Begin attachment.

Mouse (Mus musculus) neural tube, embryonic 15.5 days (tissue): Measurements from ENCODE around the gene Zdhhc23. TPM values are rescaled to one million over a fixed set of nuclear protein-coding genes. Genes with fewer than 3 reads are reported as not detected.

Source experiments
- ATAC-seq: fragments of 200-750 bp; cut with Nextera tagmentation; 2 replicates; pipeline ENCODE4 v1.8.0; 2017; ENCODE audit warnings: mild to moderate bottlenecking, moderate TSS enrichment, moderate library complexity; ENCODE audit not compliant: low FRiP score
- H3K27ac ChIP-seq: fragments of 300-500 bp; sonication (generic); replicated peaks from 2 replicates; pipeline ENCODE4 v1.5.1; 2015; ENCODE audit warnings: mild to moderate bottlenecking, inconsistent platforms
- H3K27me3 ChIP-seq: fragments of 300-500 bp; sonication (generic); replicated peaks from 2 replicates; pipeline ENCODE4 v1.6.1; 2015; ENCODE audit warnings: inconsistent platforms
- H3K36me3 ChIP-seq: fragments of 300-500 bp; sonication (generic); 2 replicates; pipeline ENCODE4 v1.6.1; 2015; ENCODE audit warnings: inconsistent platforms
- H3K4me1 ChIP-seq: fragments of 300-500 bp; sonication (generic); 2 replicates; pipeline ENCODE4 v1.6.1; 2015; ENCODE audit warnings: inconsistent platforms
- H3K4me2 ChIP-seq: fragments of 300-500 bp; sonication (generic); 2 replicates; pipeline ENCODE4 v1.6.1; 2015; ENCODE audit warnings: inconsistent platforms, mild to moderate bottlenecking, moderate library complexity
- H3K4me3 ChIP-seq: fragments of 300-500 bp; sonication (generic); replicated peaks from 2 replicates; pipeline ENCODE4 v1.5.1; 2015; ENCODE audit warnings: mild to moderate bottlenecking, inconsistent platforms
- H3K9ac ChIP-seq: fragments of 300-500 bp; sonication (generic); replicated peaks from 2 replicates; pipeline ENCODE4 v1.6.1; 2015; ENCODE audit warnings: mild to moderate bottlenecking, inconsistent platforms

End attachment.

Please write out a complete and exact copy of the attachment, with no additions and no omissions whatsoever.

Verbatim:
Mouse (Mus musculus) neural tube, embryonic 15.5 days (tissue): Measurements from ENCODE around the gene Zdhhc23. TPM values are rescaled to one million over a fixed set of nuclear protein-coding genes. Genes with fewer than 3 reads are reported as not detected.

Source experiments
- ATAC-seq: fragments of 200-750 bp; cut with Nextera tagmentation; 2 replicates; pipeline ENCODE4 v1.8.0; 2017; ENCODE audit warnings: mild to moderate bottlenecking, moderate TSS enrichment, moderate library complexity; ENCODE audit not compliant: low FRiP score
- H3K27ac ChIP-seq: fragments of 300-500 bp; sonication (generic); replicated peaks from 2 replicates; pipeline ENCODE4 v1.5.1; 2015; ENCODE audit warnings: mild to moderate bottlenecking, inconsistent platforms
- H3K27me3 ChIP-seq: fragments of 300-500 bp; sonication (generic); replicated peaks from 2 replicates; pipeline ENCODE4 v1.6.1; 2015; ENCODE audit warnings: inconsistent platforms
- H3K36me3 ChIP-seq: fragments of 300-500 bp; sonication (generic); 2 replicates; pipeline ENCODE4 v1.6.1; 2015; ENCODE audit warnings: inconsistent platforms
- H3K4me1 ChIP-seq: fragments of 300-500 bp; sonication (generic); 2 replicates; pipeline ENCODE4 v1.6.1; 2015; ENCODE audit warnings: inconsistent platforms
- H3K4me2 ChIP-seq: fragments of 300-500 bp; sonication (generic); 2 replicates; pipeline ENCODE4 v1.6.1; 2015; ENCODE audit warnings: inconsistent platforms, mild to moderate bottlenecking, moderate library complexity
- H3K4me3 ChIP-seq: fragments of 300-500 bp; sonication (generic); replicated peaks from 2 replicates; pipeline ENCODE4 v1.5.1; 2015; ENCODE audit warnings: mild to moderate bottlenecking, inconsistent platforms
- H3K9ac ChIP-seq: fragments of 300-500 bp; sonication (generic); replicated peaks from 2 replicates; pipeline ENCODE4 v1.6.1; 2015; ENCODE audit warnings: mild to moderate bottlenecking, inconsistent platforms